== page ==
Updated: October 12, 2016

Rain Gauge Reviews:

Thousands of years ago, people used rudimentary rain gauges to record the rainfall so taxes could be assessed. Those with optimal amounts of rain (no drought, no flood), were taxed more because of larger projected crop yields. Today, thankfully for the people of Seattle and unfortunately for the people of Arizona, rain is not used to figure out how much you owe in taxes. But rain gauges can still be tremendously useful for farmers, landscapers, gardeners, meteorologists, teachers, and anyone else who needs or wants to know how much rain is falling in any one area. Today's options are much broader and technologically advanced, and it can be difficult to find just what you want. The following guide will take a look at the best rain gauges so you have a great starting point.
rain gauge


Choosing a Rain Gauge - There are different types of rain gauges with varying levels of sophistication. Important to consider are your use, your budget, and your need for the newest and the best. In general, though, you should make sure that your rain gauge is easy to read, convenient for your purposes, and most of all, rain-proof! Let's take a look at some of the best rain gauges on the market and what they have to offer you. You can browse the best selling rain gauges online here.

Best Rain Gauges:

If you're looking for the best and latest weather instruments, Hubpages recommends the Oregon Scientific RGR126 Cable Free Long Range Rain Gauge. One of the best aspects of the Oregon Scientific rain gauge, according to Hubpages, is that you'll make fewer rainy trips to the garden. That is the advantage of a wireless rain gauge. This gauge gives you a daily, 9-day, and total rainfall record display in inches or millimeters, as well as indoor and outdoor temperatures. You can place the rain gauge up to 300 feet away for rain or within 100 feet for temperature gauging. Another nice feature of the wireless rain gauge is the automatic self-emptying rain cup. It measures and then discards the rain it has collected. You can find this for under $50 on Amazon.

Another name in wireless rain gauges that you will see often is Chaney Acu Rite. Their wireless rain gauge is often viewed as a budget choice but one that is typically reliable. Amazon reviewers give it high marks, saying that it has an excellent design. The Acu Rite features an extra wide collection unit, 24-hour rainfall mode and 2 additional modes, rainfall monitor with alarm in increments of 0.5 inches, and enhanced wireless sensor transmission, and digital display. One reviewer noted that if you just want a simple rain gauge, this will do it for you. You can find the Accu Rite for $40.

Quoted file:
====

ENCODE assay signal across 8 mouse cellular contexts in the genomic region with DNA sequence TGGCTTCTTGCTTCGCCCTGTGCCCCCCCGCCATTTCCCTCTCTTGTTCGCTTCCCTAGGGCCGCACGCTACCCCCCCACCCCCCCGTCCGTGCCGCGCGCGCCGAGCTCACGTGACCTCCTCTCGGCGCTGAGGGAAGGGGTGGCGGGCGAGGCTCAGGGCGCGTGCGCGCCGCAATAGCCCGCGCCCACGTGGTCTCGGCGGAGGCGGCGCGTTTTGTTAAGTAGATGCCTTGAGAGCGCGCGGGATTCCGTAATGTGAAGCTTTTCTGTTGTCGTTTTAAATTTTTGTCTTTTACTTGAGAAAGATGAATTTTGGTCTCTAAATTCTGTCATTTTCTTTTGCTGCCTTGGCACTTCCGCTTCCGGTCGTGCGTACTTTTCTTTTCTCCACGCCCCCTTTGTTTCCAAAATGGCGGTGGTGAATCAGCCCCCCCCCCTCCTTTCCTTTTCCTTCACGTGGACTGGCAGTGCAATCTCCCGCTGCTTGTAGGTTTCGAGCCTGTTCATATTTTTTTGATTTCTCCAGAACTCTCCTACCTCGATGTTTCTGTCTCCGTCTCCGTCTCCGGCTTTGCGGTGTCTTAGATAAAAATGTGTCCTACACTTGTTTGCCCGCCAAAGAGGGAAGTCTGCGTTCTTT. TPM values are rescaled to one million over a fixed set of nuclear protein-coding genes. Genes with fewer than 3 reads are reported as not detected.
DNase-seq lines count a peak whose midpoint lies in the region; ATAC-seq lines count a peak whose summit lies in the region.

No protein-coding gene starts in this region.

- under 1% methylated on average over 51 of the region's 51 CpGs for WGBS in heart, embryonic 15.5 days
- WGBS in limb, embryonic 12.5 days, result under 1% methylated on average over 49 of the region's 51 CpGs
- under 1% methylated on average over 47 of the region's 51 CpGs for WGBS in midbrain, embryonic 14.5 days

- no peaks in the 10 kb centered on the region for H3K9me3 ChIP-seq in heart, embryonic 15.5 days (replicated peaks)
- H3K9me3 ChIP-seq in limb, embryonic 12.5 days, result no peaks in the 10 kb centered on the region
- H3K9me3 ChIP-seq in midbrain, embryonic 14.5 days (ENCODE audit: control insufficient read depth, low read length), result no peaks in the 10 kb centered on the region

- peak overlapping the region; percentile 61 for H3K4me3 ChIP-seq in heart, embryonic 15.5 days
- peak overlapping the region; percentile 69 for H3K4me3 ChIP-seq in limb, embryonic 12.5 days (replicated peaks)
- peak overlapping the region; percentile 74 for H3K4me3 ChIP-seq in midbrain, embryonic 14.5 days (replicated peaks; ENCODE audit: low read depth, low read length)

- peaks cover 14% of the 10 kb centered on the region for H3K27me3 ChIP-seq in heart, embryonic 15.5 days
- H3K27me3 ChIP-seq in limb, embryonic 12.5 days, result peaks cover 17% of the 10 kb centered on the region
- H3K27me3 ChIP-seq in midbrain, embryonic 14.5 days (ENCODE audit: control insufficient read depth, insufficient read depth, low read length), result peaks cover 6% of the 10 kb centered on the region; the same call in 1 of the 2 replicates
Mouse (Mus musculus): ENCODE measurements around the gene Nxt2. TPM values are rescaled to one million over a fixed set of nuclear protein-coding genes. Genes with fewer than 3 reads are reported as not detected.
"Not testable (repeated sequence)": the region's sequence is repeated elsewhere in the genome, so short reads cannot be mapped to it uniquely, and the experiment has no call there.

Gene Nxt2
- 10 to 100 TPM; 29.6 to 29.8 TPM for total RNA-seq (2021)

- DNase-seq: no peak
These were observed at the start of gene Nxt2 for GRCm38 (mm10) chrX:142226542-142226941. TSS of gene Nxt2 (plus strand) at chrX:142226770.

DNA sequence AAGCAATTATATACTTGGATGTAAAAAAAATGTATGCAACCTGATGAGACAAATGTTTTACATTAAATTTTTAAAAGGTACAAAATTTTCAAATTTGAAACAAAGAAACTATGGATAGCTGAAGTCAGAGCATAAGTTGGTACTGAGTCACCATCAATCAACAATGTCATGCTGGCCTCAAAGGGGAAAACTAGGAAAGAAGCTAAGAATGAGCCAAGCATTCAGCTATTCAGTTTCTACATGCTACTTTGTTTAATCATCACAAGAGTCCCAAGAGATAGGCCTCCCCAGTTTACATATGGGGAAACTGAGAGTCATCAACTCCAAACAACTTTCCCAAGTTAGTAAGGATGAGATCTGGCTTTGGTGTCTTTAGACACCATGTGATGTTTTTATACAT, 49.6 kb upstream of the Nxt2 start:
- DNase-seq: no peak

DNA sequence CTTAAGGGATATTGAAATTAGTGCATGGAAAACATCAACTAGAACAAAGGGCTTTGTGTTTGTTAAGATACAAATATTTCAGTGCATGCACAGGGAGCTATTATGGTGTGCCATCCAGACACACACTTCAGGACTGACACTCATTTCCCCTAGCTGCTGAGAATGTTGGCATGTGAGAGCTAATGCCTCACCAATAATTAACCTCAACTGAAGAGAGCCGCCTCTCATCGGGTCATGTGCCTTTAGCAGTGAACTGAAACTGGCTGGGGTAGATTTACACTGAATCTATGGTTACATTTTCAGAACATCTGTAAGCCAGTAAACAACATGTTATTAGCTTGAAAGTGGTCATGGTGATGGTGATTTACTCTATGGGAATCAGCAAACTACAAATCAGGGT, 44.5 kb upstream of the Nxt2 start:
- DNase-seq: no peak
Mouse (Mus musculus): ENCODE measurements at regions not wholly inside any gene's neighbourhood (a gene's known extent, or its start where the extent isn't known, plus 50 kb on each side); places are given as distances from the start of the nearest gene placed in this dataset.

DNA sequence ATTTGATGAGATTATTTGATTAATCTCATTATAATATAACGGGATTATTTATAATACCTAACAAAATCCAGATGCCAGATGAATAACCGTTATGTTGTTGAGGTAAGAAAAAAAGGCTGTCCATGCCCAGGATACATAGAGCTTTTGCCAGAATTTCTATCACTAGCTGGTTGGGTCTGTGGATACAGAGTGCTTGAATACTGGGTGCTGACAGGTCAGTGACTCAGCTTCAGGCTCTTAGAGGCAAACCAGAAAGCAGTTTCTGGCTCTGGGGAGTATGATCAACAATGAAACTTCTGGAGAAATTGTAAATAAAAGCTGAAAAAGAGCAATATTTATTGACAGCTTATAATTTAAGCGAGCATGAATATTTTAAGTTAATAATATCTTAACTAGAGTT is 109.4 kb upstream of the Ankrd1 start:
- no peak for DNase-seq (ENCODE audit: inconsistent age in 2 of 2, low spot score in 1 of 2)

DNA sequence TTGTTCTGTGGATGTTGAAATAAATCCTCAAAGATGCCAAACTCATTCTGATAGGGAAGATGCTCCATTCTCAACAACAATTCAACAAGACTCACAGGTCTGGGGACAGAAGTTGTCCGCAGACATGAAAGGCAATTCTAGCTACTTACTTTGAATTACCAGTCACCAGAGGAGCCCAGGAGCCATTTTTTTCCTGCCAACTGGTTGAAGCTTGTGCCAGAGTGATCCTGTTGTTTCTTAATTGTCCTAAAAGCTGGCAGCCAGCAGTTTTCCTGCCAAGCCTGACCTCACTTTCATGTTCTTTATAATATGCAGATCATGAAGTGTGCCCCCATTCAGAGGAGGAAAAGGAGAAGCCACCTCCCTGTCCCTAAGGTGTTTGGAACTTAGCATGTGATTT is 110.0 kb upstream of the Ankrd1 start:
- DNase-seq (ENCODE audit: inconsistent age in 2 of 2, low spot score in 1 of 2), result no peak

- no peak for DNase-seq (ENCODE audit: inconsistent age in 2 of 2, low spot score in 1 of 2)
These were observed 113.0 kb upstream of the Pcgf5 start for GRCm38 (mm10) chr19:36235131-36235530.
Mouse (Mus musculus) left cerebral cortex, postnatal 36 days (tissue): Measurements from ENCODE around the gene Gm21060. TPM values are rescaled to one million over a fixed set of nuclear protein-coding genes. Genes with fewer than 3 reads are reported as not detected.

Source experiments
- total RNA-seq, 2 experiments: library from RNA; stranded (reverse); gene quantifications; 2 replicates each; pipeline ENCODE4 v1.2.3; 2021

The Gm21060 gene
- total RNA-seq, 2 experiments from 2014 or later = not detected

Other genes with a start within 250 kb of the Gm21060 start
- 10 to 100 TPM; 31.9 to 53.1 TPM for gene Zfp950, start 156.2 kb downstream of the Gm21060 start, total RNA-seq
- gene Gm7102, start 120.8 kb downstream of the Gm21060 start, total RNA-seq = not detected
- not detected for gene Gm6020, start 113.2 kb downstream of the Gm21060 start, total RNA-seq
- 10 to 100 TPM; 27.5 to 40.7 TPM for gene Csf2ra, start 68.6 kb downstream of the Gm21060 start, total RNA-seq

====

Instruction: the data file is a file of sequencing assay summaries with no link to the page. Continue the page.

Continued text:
If you prefer to be a little more old-fashioned, you can also get rain gauges that are not wireless - or wired for that matter. One of the very best is the Rg202 Stratus Long Term Professional Rain and Snow Gauge. WeatherSnob says that despite having all the best technological models, "nothing beats old school weather gauges." When the National Weather Service conducts their NWS Skywarn observer training programs, they use the Stratus. A funnel on the top catches the rain and sends it to the measuring tube. It has the capacity to measure up to 11 inches of rain, and it can measure snow as well. Simply take out the funnel and measuring tube. This rain gauge is made of heavy duty clear butyrate plastic so it is durable in all weather. Amazon reviewers call it a great precision instrument, easy to read, easy to use, and a "weatherman's product of choice." The Stratus is $35. Sometimes old-school, or traditional, is best. And you don't have to worry about the batteries.


If you're of the mind that low-tech just means there's less to break, you'll also like the Chaney Instrument 5-Inch Capacity Easy-Read Magnifying Rain Gauge. The name gives you all the salient details: you simply place the 13-inch cylinder (5-inch capacity for rain) into the ground. That's it. Then, after a rainfall, you can look at the gauge, which is very easy to read even in lower light. It has gradations and white digits to help make reading a breeze. Many people find it useful for their gardens to monitor rainfall in the summer or to keep track of how much their sprinklers have watered the garden or lawn. It is small and unobtrusive. So is the price. You can find this for $5. Perhaps not great for the pro or amateur meteorologist, but it's ideal for those who want to know how much water their lawns and gardens are getting.

One more interesting type of rain gauge is a tipping bucket rain gauge, and this name, too, gives us the salient details. Essentially, this is system made of a funnel, calibrated buckets, and pivot. There is a funnel on top which catches the rain. It channels it to one of the two smaller buckets (more like triangles than buckets). A magnet holds the first bucket in place while it is filled. When it is full, the magnet releases, and the bucket is tipped. The water is drained while the other bucket is held by the center magnet. This continues, and each time the bucket tips, it triggers a sensor. This sensor relays the information to a weather station so data can be recorded. You can see how this looks in this animation (http://z.about.com/d/weather/1/0/w/0/-/-/Rain-gauge-animation.gif). Tipping bucket rain gauges tend to be more expensive: you could spend $1700 on the deluxe CASELLA 103801D rain gauge at the high end. More affordable is the Rainew 111, which has an 8-inch collector unit, 60-foot cable, display, and restart button. You can find this for a far more budget-friendly $73.

Weather is a passion for some people and a matter of their livelihood for others. No matter why you want to track rainfall, you will find a host of great options, starting with the ones above. You can do it high-tech or old school, you spend a few dollars or a few hundred. In any case, you'll find the answers you want.